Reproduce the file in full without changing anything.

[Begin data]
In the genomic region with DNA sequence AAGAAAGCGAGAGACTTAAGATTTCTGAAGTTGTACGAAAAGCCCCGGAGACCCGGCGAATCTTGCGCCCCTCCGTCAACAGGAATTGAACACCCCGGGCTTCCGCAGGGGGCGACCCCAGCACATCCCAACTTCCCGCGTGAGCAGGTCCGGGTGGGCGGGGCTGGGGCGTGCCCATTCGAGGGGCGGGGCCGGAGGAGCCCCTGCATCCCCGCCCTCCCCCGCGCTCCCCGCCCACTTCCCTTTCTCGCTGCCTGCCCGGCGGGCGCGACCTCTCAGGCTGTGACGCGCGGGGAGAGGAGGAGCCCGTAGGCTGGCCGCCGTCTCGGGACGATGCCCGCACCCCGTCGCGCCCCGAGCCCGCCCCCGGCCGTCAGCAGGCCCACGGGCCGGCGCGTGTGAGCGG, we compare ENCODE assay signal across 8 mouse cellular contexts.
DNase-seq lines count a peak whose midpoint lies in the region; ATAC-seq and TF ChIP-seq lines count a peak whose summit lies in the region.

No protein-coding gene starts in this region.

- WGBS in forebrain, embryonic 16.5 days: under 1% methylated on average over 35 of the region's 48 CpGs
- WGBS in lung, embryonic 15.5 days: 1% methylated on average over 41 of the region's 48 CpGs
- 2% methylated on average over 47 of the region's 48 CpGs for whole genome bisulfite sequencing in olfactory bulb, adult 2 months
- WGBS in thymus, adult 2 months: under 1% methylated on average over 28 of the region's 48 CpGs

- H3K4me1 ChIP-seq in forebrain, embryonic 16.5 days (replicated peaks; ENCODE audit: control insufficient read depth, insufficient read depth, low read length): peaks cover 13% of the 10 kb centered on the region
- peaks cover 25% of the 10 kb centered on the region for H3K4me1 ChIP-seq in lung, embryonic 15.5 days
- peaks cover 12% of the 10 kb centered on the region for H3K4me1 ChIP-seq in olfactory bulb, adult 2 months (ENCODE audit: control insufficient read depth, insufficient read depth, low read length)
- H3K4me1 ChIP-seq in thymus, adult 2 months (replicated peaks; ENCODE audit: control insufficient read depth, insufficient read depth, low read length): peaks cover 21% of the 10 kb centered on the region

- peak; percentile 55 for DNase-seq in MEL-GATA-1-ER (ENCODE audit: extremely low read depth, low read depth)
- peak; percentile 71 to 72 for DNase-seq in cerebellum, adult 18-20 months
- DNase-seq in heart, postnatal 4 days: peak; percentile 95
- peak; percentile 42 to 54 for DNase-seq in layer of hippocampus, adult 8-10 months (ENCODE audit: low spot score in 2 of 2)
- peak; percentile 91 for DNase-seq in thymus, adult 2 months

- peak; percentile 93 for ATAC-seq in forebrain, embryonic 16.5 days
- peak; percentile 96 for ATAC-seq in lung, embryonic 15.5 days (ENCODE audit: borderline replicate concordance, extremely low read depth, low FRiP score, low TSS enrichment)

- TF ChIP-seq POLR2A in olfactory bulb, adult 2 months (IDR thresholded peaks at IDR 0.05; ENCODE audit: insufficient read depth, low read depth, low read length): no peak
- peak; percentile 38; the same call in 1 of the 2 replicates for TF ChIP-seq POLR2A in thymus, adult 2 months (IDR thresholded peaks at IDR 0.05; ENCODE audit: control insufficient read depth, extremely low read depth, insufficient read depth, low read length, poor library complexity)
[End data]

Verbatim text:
In the genomic region with DNA sequence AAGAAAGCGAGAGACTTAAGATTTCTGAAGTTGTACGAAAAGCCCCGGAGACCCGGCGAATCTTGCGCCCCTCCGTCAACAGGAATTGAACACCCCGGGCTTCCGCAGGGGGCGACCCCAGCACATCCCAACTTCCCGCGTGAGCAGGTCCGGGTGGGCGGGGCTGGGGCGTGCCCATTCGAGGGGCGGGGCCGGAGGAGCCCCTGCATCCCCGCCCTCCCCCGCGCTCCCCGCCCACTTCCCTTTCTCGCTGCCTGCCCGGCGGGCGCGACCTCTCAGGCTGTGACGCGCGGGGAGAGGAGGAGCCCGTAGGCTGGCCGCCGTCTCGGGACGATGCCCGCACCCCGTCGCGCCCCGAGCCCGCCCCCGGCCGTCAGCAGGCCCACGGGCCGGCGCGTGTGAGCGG, we compare ENCODE assay signal across 8 mouse cellular contexts.
DNase-seq lines count a peak whose midpoint lies in the region; ATAC-seq and TF ChIP-seq lines count a peak whose summit lies in the region.

No protein-coding gene starts in this region.

- WGBS in forebrain, embryonic 16.5 days: under 1% methylated on average over 35 of the region's 48 CpGs
- WGBS in lung, embryonic 15.5 days: 1% methylated on average over 41 of the region's 48 CpGs
- 2% methylated on average over 47 of the region's 48 CpGs for whole genome bisulfite sequencing in olfactory bulb, adult 2 months
- WGBS in thymus, adult 2 months: under 1% methylated on average over 28 of the region's 48 CpGs

- H3K4me1 ChIP-seq in forebrain, embryonic 16.5 days (replicated peaks; ENCODE audit: control insufficient read depth, insufficient read depth, low read length): peaks cover 13% of the 10 kb centered on the region
- peaks cover 25% of the 10 kb centered on the region for H3K4me1 ChIP-seq in lung, embryonic 15.5 days
- peaks cover 12% of the 10 kb centered on the region for H3K4me1 ChIP-seq in olfactory bulb, adult 2 months (ENCODE audit: control insufficient read depth, insufficient read depth, low read length)
- H3K4me1 ChIP-seq in thymus, adult 2 months (replicated peaks; ENCODE audit: control insufficient read depth, insufficient read depth, low read length): peaks cover 21% of the 10 kb centered on the region

- peak; percentile 55 for DNase-seq in MEL-GATA-1-ER (ENCODE audit: extremely low read depth, low read depth)
- peak; percentile 71 to 72 for DNase-seq in cerebellum, adult 18-20 months
- DNase-seq in heart, postnatal 4 days: peak; percentile 95
- peak; percentile 42 to 54 for DNase-seq in layer of hippocampus, adult 8-10 months (ENCODE audit: low spot score in 2 of 2)
- peak; percentile 91 for DNase-seq in thymus, adult 2 months

- peak; percentile 93 for ATAC-seq in forebrain, embryonic 16.5 days
- peak; percentile 96 for ATAC-seq in lung, embryonic 15.5 days (ENCODE audit: borderline replicate concordance, extremely low read depth, low FRiP score, low TSS enrichment)

- TF ChIP-seq POLR2A in olfactory bulb, adult 2 months (IDR thresholded peaks at IDR 0.05; ENCODE audit: insufficient read depth, low read depth, low read length): no peak
- peak; percentile 38; the same call in 1 of the 2 replicates for TF ChIP-seq POLR2A in thymus, adult 2 months (IDR thresholded peaks at IDR 0.05; ENCODE audit: control insufficient read depth, extremely low read depth, insufficient read depth, low read length, poor library complexity)